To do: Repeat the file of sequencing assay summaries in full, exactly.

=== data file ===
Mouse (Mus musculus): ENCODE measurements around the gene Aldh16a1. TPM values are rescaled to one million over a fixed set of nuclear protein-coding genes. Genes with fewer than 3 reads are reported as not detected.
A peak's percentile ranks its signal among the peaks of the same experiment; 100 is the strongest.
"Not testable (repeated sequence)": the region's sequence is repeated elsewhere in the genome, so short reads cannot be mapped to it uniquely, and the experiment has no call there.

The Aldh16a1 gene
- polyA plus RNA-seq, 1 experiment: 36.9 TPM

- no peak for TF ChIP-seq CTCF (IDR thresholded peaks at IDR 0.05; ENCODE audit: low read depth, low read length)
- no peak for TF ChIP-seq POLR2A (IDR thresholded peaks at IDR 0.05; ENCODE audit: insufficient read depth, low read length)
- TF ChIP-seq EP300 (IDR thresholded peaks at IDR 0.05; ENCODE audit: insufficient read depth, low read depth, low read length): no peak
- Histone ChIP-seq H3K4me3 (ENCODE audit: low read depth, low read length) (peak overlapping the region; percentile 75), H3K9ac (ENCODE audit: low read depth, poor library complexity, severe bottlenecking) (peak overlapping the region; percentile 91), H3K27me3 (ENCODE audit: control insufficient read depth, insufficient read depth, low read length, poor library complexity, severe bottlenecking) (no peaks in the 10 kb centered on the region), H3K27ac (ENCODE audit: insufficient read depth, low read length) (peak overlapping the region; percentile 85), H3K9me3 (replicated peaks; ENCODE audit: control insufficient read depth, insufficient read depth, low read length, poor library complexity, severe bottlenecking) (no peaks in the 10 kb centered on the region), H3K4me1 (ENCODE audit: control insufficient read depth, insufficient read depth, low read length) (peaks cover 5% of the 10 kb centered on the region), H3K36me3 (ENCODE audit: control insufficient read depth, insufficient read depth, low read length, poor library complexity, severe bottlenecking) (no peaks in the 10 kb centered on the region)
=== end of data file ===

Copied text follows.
Mouse (Mus musculus): ENCODE measurements around the gene Aldh16a1. TPM values are rescaled to one million over a fixed set of nuclear protein-coding genes. Genes with fewer than 3 reads are reported as not detected.
A peak's percentile ranks its signal among the peaks of the same experiment; 100 is the strongest.
"Not testable (repeated sequence)": the region's sequence is repeated elsewhere in the genome, so short reads cannot be mapped to it uniquely, and the experiment has no call there.

The Aldh16a1 gene
- polyA plus RNA-seq, 1 experiment: 36.9 TPM

- no peak for TF ChIP-seq CTCF (IDR thresholded peaks at IDR 0.05; ENCODE audit: low read depth, low read length)
- no peak for TF ChIP-seq POLR2A (IDR thresholded peaks at IDR 0.05; ENCODE audit: insufficient read depth, low read length)
- TF ChIP-seq EP300 (IDR thresholded peaks at IDR 0.05; ENCODE audit: insufficient read depth, low read depth, low read length): no peak
- Histone ChIP-seq H3K4me3 (ENCODE audit: low read depth, low read length) (peak overlapping the region; percentile 75), H3K9ac (ENCODE audit: low read depth, poor library complexity, severe bottlenecking) (peak overlapping the region; percentile 91), H3K27me3 (ENCODE audit: control insufficient read depth, insufficient read depth, low read length, poor library complexity, severe bottlenecking) (no peaks in the 10 kb centered on the region), H3K27ac (ENCODE audit: insufficient read depth, low read length) (peak overlapping the region; percentile 85), H3K9me3 (replicated peaks; ENCODE audit: control insufficient read depth, insufficient read depth, low read length, poor library complexity, severe bottlenecking) (no peaks in the 10 kb centered on the region), H3K4me1 (ENCODE audit: control insufficient read depth, insufficient read depth, low read length) (peaks cover 5% of the 10 kb centered on the region), H3K36me3 (ENCODE audit: control insufficient read depth, insufficient read depth, low read length, poor library complexity, severe bottlenecking) (no peaks in the 10 kb centered on the region)